With the obvious command of English that people such as Madison, Jefferson etc had, it’s my opinion some of them, at least, meant to isolate the right to bear from the need for a militia.

        1. I’m not sure that you read all that I said but so be it. Jefferson had nothing to do with any of this, he was not in the country when the Constitution was written or the ratification process was done.

          Joseph Ellis stated – In Madison’s formulation, the right to bear arms was not inherent but derivative, depending on service in the militia. I believe I’ll stick with that if it’s alright with you.

          And even if others want to look at the amendment another way, what could possibly be wrong with updating this pathetic wrong interpretation to something that fits the 21st century.

          1. Exactly. What did Jefferson say about the coat of a boy being inadequate to the coat of a man, and civilized society not being beholden to it’s barborous ancestors?

          2. Well, it’s a bit more complicated than that. As Wills pointed out, the original amendment spoke strictly to military matters, hence the conscientious objector provision. More importantly, the congressional debates never talked about any “individual right” at all. No one was talking about that. There was no fear of anyone taking individuals’ guns away. The amendment was a sop to anti-Federalists that feared the Constitution’s grant to Congress of power over the militia would mean the federal government could disarm the state militias. Madison would be amazed at the modern debate – he wasn’t talking about self-defense or the right to own a gun at all.

            1. Yes, and folks should understand that conversation at the Convention in Philadelphia regarding a bill of rights was reviewed and voted down. Madison and others on the no side did not believe it necessary and would only cause additional problems. Guess that turned out to be correct. In most state constitutions at the time they had a bill of rights of one kind or another and that is why it was questioned and asked about continuously during the ratification process. Madison took the job of doing it to appease the anti-federalist and to avoid the call for another convention to deal with it later.

              By the way, it was Thomas Jefferson who said that a new Constitution should be accomplished every 19 years or so. So for those who somehow think this is sacred text, please give it a rest.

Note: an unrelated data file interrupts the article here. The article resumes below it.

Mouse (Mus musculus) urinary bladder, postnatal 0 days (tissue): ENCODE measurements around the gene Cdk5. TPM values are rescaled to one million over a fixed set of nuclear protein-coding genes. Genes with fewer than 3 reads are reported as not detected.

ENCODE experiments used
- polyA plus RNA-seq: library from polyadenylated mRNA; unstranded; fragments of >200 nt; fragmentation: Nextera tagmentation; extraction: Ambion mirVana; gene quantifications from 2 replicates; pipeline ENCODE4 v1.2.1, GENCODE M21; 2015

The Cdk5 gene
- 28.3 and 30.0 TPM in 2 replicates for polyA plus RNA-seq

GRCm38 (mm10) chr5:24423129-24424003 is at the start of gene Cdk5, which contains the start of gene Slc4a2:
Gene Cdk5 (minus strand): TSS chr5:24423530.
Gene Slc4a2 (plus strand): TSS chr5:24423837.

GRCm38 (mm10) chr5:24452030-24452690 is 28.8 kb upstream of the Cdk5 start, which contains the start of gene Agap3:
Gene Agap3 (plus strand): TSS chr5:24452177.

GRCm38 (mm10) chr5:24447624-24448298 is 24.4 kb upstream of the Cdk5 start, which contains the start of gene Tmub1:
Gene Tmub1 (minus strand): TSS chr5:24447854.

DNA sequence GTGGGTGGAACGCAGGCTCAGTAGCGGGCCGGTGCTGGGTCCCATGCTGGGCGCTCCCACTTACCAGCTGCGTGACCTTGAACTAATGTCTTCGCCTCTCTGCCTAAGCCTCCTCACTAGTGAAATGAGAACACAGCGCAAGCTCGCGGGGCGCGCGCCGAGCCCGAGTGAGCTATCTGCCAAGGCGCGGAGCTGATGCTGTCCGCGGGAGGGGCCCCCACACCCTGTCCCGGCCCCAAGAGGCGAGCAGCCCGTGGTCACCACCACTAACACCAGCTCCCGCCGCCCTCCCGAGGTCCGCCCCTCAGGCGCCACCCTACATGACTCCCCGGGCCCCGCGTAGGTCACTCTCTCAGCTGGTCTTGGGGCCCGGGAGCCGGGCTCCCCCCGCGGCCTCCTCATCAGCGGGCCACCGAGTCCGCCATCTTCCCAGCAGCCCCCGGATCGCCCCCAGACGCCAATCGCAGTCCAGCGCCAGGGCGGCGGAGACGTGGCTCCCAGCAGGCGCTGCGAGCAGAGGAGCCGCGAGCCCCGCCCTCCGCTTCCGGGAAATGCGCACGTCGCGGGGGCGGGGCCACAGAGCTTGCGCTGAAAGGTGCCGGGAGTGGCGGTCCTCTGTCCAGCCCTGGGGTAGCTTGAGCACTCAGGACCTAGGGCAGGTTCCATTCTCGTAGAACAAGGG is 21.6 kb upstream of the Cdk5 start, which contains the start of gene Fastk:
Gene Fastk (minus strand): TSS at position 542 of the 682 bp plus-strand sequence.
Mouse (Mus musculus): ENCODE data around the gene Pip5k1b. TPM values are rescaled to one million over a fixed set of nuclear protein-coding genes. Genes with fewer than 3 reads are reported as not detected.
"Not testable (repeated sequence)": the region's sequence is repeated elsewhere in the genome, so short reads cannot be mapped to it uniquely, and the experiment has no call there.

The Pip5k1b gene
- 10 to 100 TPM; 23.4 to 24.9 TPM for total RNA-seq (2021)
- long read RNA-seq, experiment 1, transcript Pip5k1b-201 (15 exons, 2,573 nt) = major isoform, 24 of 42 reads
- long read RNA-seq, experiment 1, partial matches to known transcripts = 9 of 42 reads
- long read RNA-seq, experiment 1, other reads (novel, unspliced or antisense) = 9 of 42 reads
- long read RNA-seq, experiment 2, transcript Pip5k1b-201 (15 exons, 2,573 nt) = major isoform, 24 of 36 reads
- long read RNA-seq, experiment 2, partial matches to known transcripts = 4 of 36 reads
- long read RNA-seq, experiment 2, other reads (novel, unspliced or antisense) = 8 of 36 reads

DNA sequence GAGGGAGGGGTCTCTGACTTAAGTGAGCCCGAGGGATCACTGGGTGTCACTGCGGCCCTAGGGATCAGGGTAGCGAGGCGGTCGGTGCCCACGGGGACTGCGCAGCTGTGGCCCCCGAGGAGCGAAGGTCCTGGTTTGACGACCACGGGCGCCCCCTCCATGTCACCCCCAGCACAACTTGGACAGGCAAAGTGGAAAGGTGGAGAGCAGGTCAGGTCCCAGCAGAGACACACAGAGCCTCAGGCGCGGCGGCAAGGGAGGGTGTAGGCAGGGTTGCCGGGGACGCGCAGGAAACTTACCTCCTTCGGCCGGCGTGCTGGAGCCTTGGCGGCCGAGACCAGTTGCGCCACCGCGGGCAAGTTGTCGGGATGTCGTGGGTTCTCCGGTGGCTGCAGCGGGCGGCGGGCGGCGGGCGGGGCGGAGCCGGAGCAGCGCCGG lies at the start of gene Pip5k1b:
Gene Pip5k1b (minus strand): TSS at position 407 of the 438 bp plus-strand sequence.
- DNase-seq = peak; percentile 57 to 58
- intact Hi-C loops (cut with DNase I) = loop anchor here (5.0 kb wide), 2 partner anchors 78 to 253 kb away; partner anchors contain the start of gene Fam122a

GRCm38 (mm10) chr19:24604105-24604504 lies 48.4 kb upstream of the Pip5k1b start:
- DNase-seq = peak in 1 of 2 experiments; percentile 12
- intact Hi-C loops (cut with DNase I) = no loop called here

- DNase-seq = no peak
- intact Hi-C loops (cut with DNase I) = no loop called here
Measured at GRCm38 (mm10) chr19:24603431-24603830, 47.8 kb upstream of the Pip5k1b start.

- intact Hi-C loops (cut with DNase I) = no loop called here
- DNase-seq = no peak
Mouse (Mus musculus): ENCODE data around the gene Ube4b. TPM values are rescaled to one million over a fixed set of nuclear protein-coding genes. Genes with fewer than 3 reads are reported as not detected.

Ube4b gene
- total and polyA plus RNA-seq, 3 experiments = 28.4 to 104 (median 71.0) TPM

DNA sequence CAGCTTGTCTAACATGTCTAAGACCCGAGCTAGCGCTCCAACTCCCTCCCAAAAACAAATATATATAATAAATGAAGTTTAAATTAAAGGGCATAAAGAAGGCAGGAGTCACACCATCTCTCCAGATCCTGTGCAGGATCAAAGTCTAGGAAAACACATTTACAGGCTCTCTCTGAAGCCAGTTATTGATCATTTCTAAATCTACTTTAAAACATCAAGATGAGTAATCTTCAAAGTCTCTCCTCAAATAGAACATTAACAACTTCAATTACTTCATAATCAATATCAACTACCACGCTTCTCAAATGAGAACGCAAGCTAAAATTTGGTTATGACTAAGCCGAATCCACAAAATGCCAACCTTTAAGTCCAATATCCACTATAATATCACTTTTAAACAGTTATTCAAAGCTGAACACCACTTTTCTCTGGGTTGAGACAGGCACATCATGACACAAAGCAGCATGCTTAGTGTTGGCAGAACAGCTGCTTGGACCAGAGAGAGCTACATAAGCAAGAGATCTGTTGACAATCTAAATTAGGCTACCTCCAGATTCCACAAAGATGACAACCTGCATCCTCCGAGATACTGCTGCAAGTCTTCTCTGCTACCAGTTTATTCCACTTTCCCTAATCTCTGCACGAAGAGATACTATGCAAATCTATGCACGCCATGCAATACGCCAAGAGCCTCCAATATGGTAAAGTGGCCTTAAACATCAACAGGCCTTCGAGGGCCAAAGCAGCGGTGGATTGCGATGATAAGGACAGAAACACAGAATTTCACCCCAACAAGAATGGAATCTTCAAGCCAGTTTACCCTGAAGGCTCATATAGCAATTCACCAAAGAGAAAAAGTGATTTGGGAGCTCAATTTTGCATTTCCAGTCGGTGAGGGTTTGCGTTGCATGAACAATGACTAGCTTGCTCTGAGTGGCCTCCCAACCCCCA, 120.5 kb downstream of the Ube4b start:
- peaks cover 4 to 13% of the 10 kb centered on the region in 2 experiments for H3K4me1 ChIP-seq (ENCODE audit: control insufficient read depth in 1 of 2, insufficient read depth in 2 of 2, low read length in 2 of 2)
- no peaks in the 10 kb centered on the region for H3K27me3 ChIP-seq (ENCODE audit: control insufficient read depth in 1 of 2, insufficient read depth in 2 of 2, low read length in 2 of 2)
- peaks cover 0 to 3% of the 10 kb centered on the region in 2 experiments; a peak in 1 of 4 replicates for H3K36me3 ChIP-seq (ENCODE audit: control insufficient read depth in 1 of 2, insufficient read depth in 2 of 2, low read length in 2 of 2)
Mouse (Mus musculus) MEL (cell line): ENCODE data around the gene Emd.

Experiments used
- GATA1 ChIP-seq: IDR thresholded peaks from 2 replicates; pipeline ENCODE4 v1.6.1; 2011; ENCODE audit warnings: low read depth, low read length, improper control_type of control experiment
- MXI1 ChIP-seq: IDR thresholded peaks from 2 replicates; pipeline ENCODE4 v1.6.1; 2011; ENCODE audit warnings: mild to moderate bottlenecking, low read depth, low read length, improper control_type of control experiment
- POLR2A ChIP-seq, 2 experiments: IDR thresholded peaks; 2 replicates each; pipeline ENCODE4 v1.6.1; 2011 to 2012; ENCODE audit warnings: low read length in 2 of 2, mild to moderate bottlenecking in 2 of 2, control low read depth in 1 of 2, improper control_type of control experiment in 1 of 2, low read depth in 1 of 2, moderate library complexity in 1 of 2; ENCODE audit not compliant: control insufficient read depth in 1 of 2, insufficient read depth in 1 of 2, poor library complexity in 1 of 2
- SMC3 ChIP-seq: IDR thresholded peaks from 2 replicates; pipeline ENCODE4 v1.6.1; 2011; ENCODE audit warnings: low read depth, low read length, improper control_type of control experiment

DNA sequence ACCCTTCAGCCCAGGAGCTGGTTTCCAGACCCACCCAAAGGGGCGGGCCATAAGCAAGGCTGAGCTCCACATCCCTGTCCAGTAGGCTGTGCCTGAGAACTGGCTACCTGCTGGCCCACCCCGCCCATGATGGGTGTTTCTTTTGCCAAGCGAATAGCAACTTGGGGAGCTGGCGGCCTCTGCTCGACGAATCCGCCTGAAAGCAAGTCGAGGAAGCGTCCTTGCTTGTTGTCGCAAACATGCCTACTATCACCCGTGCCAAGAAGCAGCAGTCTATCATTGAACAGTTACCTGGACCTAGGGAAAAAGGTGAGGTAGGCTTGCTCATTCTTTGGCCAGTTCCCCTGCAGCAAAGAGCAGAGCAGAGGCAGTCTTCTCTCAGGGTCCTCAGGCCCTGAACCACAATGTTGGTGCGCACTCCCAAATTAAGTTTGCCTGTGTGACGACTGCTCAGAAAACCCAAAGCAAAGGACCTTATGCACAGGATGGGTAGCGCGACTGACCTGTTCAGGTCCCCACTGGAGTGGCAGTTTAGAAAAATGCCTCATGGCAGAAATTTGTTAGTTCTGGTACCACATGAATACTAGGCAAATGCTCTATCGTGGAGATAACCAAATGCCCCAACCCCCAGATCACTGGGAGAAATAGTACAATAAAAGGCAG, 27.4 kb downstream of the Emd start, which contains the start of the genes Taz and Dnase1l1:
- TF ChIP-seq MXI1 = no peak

2. In the first draft of the Bill of Rights, arms were addressed in the fifth article. In the version that came to a vote, arms were part of the fourth article. Since the first article was never ratified (225 years later, it’s still pending) and the second article wasn’t ratified until 1992 (after 202 years) as the twenty-seventh amendment. That left articles two through twelve becoming the first ten amendments to the US Constitution.

      Some ammosexuals attach special significance to their pet amendment being number two, but probably none of them realize that it started life as number five and then became number four. Here is the original text of what is now the second amendment:

      A well regulated militia, composed of the body of the People, being the best security of a free State, the right of the People to keep and bear arms, shall not be infringed, but no one religiously scrupulous of bearing arms, shall be compelled to render military service in person.

      The way I read it, there’s a lot more emphasis on the militia aspect of the law than the arms aspect.

  4. we need to have every gun registered, we have to know where the people are, and where their guns are, that’s very dangerous,” he said

    Registering your gun is evidently a really bad idea because Big Brother can use electronic records to track you down. But being a registered member of the NRA…awesome and patriotic! Officially registered GOP member…well, what else would you be?

    Its quite amazing how the conspiracy nuts always think of the government as being this weird amalgamation of ultra-competent villain and bumbling idiot.

    1. And don’t forget to apply for reimbursement of your Medicare-approved mobility device so you can get to the polls to vote against Obamacare.